Businesses compete for tourism - Titusville Herald: News

Businesses compete for tourism

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Posted: Wednesday, February 27, 2019 5:00 am

Local businesses are trying to harness the same trails and waterways which acted as the infrastructure for industry in the past as pathways to the future, with the help of the Oil Region Alliance (ORA).

Oil Region Alliance launched the 2019 Business Contest with a kick-off event at TrAils to Ales Brewery in Franklin Tuesday night.

The contest asks businesses to submit concept plans and, eventually, full business plans for a new entrepreneurial enterprise, whether it is an addition to a current business or a new and unestablished start up, which will, in some way, support people who are using any of the trails in the area, including bike trails, hiking trails and waterways.

Any for-profit business in Venango County, the eastern corner of Crawford County and some of Armstrong County is eligible to submit a concept plan. Finalists will be selected in April. Those five finalists will submit full business plans that aim to encourage recreation.

“We are hoping to encourage the business owners to provide more for recreation in the area, for the tourists as well as for the locals,” said Kim Harris, ORA Project Manager.

John Phillips, ORA president, said that he desires for this contest will be an incentive to get business owners to move forward on ideas to help the region, even if that business doesn’t win.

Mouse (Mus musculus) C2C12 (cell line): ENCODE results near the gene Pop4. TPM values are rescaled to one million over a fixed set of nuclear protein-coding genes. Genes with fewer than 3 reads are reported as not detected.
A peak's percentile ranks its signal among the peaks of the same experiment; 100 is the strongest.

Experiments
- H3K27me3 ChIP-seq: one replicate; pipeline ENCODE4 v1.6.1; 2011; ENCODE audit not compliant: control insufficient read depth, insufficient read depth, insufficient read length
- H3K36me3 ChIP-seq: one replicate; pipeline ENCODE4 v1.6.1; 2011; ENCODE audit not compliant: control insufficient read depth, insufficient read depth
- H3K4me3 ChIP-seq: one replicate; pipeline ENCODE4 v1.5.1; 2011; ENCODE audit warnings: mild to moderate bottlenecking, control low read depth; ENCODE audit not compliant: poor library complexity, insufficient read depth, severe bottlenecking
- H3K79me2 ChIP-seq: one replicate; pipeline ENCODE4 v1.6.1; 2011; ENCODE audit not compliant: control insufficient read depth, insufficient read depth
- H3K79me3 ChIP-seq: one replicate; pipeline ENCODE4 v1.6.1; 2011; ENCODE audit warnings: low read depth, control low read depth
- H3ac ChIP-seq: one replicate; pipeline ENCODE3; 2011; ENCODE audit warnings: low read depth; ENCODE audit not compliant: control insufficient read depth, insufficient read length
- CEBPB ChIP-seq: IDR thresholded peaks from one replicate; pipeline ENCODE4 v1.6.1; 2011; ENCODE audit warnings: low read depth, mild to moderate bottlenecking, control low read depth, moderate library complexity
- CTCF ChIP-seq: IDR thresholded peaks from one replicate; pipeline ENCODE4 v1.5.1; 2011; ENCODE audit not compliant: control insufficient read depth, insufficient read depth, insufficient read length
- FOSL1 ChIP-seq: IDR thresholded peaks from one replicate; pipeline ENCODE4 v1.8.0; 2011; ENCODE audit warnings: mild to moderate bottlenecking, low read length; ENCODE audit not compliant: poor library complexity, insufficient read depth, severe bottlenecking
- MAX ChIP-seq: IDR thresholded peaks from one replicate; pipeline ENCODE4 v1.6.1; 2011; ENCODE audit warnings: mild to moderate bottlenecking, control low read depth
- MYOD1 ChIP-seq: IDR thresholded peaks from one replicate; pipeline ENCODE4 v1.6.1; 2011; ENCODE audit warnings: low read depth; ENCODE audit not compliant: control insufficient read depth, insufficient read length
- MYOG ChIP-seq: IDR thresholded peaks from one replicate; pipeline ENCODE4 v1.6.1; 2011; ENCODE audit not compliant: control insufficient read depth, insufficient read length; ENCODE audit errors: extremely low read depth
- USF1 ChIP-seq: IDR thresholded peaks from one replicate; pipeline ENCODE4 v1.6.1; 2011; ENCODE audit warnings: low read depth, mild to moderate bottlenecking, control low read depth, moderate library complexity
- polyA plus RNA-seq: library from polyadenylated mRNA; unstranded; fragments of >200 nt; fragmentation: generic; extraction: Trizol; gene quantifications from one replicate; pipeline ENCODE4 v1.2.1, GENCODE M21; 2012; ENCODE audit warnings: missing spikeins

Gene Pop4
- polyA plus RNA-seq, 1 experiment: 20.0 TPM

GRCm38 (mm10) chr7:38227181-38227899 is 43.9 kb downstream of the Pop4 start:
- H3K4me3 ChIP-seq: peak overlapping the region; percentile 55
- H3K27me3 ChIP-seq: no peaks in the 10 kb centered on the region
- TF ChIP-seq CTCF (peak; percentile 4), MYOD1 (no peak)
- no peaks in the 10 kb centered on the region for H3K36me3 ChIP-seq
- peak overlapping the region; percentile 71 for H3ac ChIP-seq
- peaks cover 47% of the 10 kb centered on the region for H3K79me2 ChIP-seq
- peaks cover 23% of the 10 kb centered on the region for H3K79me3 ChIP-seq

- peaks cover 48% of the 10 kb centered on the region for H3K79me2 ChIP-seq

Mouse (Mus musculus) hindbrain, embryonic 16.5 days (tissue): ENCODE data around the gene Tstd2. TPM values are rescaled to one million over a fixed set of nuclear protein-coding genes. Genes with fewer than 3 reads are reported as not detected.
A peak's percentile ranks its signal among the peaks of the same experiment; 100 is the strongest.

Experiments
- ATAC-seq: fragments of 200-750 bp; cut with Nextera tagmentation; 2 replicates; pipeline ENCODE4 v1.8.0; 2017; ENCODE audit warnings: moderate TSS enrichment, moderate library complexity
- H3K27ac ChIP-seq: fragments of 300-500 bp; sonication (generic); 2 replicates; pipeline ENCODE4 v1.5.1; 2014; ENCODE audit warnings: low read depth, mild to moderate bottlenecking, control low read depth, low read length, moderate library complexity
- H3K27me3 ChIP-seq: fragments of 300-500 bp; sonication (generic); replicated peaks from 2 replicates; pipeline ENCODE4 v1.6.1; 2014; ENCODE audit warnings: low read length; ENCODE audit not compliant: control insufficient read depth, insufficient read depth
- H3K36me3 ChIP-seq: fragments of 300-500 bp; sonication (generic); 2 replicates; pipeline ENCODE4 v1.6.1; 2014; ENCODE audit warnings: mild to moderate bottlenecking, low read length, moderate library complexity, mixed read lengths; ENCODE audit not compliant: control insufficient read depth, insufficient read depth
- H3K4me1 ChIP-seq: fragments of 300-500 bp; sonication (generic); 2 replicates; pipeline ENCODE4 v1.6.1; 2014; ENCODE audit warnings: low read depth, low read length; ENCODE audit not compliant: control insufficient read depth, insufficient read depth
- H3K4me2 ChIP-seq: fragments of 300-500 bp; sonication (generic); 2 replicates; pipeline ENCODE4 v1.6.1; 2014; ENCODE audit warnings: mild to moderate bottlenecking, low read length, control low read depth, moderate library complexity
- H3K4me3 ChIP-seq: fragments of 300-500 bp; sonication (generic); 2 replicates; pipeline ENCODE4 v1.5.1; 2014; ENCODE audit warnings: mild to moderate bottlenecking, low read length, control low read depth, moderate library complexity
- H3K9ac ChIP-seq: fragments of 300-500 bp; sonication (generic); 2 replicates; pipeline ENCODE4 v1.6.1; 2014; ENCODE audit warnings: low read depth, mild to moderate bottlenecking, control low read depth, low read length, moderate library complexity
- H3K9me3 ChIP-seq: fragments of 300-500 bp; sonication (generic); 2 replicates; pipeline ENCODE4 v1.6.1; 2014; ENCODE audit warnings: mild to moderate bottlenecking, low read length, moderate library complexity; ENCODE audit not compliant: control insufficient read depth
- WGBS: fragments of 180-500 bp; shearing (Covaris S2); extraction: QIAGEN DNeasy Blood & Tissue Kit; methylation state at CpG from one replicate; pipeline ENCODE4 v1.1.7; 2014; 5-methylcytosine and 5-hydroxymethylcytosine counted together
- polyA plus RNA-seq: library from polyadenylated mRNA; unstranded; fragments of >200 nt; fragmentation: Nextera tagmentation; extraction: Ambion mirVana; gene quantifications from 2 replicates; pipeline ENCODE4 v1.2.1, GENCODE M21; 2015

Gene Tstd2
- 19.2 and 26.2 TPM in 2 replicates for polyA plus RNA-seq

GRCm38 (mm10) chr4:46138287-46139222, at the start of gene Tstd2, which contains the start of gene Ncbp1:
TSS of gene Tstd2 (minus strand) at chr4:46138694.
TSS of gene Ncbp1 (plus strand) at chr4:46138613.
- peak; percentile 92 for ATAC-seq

The prize money sits at $5,000 for the winner, with $2,000 and $1,000 for the runner up and third place, respectively. This money is given to the company as reimbursements so that they are able to begin to put their winning plan into action.

Initially, this contest, which happens almost annually, was funded by some seed money granted through the state. Now, according to Emily Altomare, ORA communications and tourism manager, the money comes from Venango County Act 13 funds designated by county commissioners.

“Our county commissioners had the foresight to say, ‘This is valuable. We want to keep this going,’” Phillips said.

Two Venango County commissioners, Chip Abramovic and Vincent Witherup, both attended the kick-off event. According to Abramovic, tourism is a growing industry in the area that can stimulate economic growth in the oil region.

“Our trails keep us active,” Abramovic said. “Our trails give us the quality of life that other areas wish they had.”

Abramovic said that tourism is one tool that the Oil Region will be left behind without.

Recent studies have agreed with that sentiment, according to Phillips. Although the Oil Region’s trails costed about $20 million to establish and cost about $50,000 annually to maintain, they stimulate the economy. According to Phillips, a 2016 study said that about 180,000 people use the trails every year, and which has about a $7 million economic impact on the area. According to Harris, this is up from $4 million in 2006.